(CNSNews.com) – Colombian voters have thrown into disarray a recently-signed peace deal with Marxist rebels, narrowly voting down an accord which critics say capitulates to terrorists and will deny justice to victims of the “Western Hemisphere’s longest war.”
The unexpected outcome of Sunday’s referendum – 50.2 percent of votes opposed to the deal with the Revolutionary Armed Forces of Colombia (FARC) and 49.7 percent in favor – is a setback for its champion, President Juan Manuel Santos, and a victory for his predecessor and rival, former President Alvaro Uribe, who campaigned against it.
Critics argue that the agreement negotiated over four years would let FARC off lightly for a half-century long insurgency that has cost more than 200,000 lives. The group, which has been a U.S.-designated “foreign terrorist organization” since 1997, financed a long and deadly campaign with drug money and kidnapping ransoms.
The “transitional justice” component of the deal, the critics say, will allow FARC rebels who admit to carrying out atrocities to get off with little more than limited and temporary restrictions of movement. The same will apply to military and paramilitary figures who confess to abuses.
And rather than treat FARC as a defeated enemy, the agreement allows it to transform itself into a political party – with state funding – and even guarantee it 10 seats in the country’s two chambers of congress through the next decade.
In a bid to justify the promises of immunity, Santos has argued that an insistence on full justice will never allow for peace.
The official truce was signed last week by Santos and FARC leader Timoleon Jimenez (“Timochenko”) in Cartagena, in the presence of keen supporters of the agreement including Cuban President Raul Castro and Secretary of State John Kerry.
Despite its flaws, many Colombians welcomed the agreement as a way for a country long plagued by violence to move forward, and polls in the run-up to the vote had suggested the “yes” vote would easily win (by a 62-38 percent margin, according to one poll just days ago.)
Although the turnout was low, less than 40 percent, enough voters cast ballots to make the referendum valid. (The requirement was support for the deal from at least 13 percent of the electorate.)
What happens now that Colombia’s voters have rejected the initiative – albeit it by a small margin – is unclear, as is the future of a ceasefire that came into effect just weeks ago. Also in question is what will happen about the planned U.N.-supervised disarming of more than 5,000 FARC fighters.
In August, the Santos government’s chief peace negotiator, Humberto de la Calle, said it would be “catastrophic” if the referendum did not endorse the agreement, and noted that previous Colombian peace initiatives had taken years to recover from failures.
Speaking on Colombian television after the results were announced, Santos said the two sides would meet Monday in Havana, Cuba – where the marathon negotiations were held – to discuss a way ahead. In the meantime the ceasefire would hold, he said.
FARC reacted to the result with a brief statement saying that it “deeply regret[s] that the destructive power of those who sow hatred and rancor have influenced the opinion of the Colombian population.”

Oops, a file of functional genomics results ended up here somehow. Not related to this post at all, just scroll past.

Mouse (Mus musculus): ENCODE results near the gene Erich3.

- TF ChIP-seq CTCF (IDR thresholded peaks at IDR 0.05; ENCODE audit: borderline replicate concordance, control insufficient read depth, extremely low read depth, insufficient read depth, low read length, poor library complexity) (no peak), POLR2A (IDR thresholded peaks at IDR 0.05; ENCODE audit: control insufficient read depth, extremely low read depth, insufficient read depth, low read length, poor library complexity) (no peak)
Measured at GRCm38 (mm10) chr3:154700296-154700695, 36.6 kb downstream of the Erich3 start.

“With today's result, we know that our challenge as a political movement is still bigger and requires being stronger to build a sable and lasting peace,” it said, reiterating that it continues to support the peace process.
“To the Colombian people who dream of peace, count on us,” the group said. “Peace will triumph.”
Last August Douglas Farah, senior visiting fellow at the National Defense University’s Center for Complex Operations, cautioned in an essay that FARC may use the peace process to wage “economic and political warfare” aimed ultimately at taking and holding onto power in Colombia, like its leftist “Bolivarian” allies in Cuba, Venezuela and Nicaragua.
He expressed doubts that the group would genuinely embrace democracy or dismantle clandestine, criminalize structures developed during its long insurgency.
Meeting with Santos on the sidelines of the U.N. General Assembly in New York last month, President Obama praised what he called an “achievement of historic proportions.”
But, writing on the eve of the referendum, Fraser Institute economic consultant Fergus Hodgson called Obama’s praise for the Colombia peace accord “naiveté and wishful thinking.”
He said there was a reason Uribe had rejected concessions to FARC when in office.
“He understood that there was no common ground, and that the FARC would renege on any agreement,” said Hodgson, who is also a research fellow with the Tax Revolution Institute in Washington. “Colombia yearns for peace, but she need not capitulate before Latin America's most bloodthirsty guerrillas.”
In a tweet after the results were announced, Hodgson called it a “great day” for Colombia.
Obama early this year pledged more than $450 million to help Colombia implement the peace agreement.
The administration’s FY 2017 budget request included $187.3 million in economic support funds, $143 million in international Narcotics Control and Law Enforcement funds, and $38 million in foreign military financing for Colombia.
“Helping Colombia consolidate its peace accord implementation would cement a major bipartisan U.S. foreign policy success and position Colombia to expand its support for U.S. foreign policy priorities, including regional security cooperation,” the budget justification stated.